April 9, 2024
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April 9, 2024
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“Wherever you find the greatness of the Holy One—there you will find His humility,” a fact proven from the Torah, the Nevi’im and the K’tuvim. In the Nevi’im it is taught: “So says the exalted and uplifted One, He who is eternal and Whose very name is holy, ‘I dwell up high in holiness, yet I am with the downhearted and despondent to revive the spirit of the lowly and downcast…’”

The Talmud in Megillah (31a) teaches us a revealing fact: although Hashem is greater, holier and far above His creations, He nonetheless sees their troubles and cares for them. The proof verse from the Navi is taken from the very outset of our haftarah of Yom Kippur morning.

Yet, the fact is that there appears to be very little reason to wonder what the connection between the day and its prophetic reading is. The prophet Yeshayahu cries out against those who regard fasting as simply an act of abstinence, against those who believe that by refraining from food and drink they have repented from their sins. He cries out, “Hachazeh yi’hiyeh tzom evchareihu?—Is such the kind of fast I desire?” asks God. The prophet then goes on to exhort the people to learn the true purpose of a fast—not that it be an end in and of itself, but that it is to be a means toward an end: an end that must mean caring for the less-fortunate, breaking the shackles of evil and the bonds of injustice. Certainly, there can be no better message for penitents than to urge them to change their sinful ways and use the day of fasting as a day of introspection and commitment to improve.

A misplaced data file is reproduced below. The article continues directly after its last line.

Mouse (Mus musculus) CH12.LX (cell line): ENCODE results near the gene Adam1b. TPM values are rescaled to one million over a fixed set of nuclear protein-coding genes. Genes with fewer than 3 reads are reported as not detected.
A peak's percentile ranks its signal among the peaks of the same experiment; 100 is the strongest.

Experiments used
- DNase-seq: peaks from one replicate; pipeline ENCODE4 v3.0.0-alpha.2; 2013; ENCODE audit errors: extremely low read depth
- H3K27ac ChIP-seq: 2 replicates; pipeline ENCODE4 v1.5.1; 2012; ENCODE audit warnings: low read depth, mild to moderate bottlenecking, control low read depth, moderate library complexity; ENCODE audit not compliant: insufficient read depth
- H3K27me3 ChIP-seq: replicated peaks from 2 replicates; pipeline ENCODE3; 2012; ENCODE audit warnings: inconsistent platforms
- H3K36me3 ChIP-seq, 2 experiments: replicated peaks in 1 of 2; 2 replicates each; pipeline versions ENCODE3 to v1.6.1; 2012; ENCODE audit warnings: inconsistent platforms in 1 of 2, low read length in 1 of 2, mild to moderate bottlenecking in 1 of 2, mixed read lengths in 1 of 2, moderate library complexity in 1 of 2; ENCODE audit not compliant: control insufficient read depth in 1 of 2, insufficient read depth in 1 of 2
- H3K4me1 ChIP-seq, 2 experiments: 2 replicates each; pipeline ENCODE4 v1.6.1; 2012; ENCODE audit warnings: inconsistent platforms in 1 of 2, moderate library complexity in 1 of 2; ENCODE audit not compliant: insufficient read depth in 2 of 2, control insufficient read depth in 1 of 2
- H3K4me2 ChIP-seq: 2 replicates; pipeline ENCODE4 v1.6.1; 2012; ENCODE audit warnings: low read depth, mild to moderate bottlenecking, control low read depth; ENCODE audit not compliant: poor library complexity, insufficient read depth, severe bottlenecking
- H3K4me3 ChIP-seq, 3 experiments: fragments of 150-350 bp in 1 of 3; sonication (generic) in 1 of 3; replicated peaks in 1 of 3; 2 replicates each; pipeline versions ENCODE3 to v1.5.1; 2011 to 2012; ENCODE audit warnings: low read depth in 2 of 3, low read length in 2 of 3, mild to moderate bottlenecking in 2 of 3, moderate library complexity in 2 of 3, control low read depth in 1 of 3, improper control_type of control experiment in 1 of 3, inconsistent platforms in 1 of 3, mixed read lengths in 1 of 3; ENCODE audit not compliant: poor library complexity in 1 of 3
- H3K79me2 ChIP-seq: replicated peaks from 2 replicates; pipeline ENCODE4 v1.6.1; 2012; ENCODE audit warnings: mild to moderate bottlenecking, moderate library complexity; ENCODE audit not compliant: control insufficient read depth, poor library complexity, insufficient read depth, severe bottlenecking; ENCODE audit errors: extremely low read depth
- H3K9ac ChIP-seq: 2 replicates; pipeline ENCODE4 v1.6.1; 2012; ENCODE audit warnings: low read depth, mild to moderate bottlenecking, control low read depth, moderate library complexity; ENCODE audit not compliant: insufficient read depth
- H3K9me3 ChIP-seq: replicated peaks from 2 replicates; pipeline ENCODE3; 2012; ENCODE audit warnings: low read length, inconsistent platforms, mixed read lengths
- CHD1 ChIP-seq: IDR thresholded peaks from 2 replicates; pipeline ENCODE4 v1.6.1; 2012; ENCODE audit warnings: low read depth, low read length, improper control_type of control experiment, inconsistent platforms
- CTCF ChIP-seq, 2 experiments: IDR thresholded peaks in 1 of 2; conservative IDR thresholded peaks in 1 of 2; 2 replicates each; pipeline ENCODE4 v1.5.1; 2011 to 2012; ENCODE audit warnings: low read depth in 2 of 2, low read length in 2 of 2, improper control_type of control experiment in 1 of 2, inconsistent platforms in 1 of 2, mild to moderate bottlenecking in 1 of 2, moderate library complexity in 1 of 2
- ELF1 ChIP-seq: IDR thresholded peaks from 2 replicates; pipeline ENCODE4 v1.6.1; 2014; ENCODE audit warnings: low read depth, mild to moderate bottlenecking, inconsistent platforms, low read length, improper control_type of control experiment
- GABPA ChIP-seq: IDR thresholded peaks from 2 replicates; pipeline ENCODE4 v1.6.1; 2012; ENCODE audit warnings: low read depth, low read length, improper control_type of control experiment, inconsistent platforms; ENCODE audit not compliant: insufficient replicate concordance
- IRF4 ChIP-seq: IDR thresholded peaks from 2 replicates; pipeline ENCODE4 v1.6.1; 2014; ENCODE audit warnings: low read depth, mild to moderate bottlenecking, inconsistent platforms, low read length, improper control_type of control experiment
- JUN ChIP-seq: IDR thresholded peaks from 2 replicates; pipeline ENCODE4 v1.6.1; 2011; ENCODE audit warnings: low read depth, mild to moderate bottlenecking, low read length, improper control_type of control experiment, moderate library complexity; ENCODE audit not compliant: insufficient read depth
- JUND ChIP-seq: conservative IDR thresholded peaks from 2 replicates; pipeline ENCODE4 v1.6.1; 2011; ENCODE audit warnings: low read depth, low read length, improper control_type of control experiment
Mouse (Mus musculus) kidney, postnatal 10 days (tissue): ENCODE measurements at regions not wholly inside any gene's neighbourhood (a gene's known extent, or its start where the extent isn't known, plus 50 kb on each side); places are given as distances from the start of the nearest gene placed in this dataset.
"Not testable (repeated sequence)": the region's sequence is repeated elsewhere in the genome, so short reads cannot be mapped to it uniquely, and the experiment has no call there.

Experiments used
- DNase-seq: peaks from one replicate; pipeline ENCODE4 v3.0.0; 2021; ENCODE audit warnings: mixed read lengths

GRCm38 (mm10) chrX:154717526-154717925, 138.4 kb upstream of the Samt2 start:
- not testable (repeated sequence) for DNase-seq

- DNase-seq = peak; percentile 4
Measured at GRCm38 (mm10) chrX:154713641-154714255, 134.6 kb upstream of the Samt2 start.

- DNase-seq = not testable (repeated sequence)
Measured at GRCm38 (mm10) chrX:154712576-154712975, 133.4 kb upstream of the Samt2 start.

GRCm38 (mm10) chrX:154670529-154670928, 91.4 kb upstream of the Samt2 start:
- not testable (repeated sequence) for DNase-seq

But our Rabbis saw more in this vision than this one message, as important as it is. The point they make in the aforementioned statement found in Masechet Megillah is that this prophecy should also lead us to realize that God, the Almighty and the Most High, cares for mortal man and desires his repentance. God who, as Kabbalists understand, “reduced” His presence (“tzimtzum”) in order to make room for His creations, is also the Creator who cares for them and desires that they too make room in their world for others. How beautifully the Maharal points out that these verses that open our haftarah emphasize that humility and greatness are not contradictory. Rather, he writes, Hashem’s greatness is revealed in His humility—it is part of what makes Him so great!

For we who look to return and to improve, humility is an essential ingredient. Only one who can recognize his failures can hope to improve—it is indeed the very first step toward sincere repentance. The ability to realize our shortcomings, the humility required to change our ways, does not lessen us, for true greatness can come only through humility!

By Rabbi Neil N. Winkler

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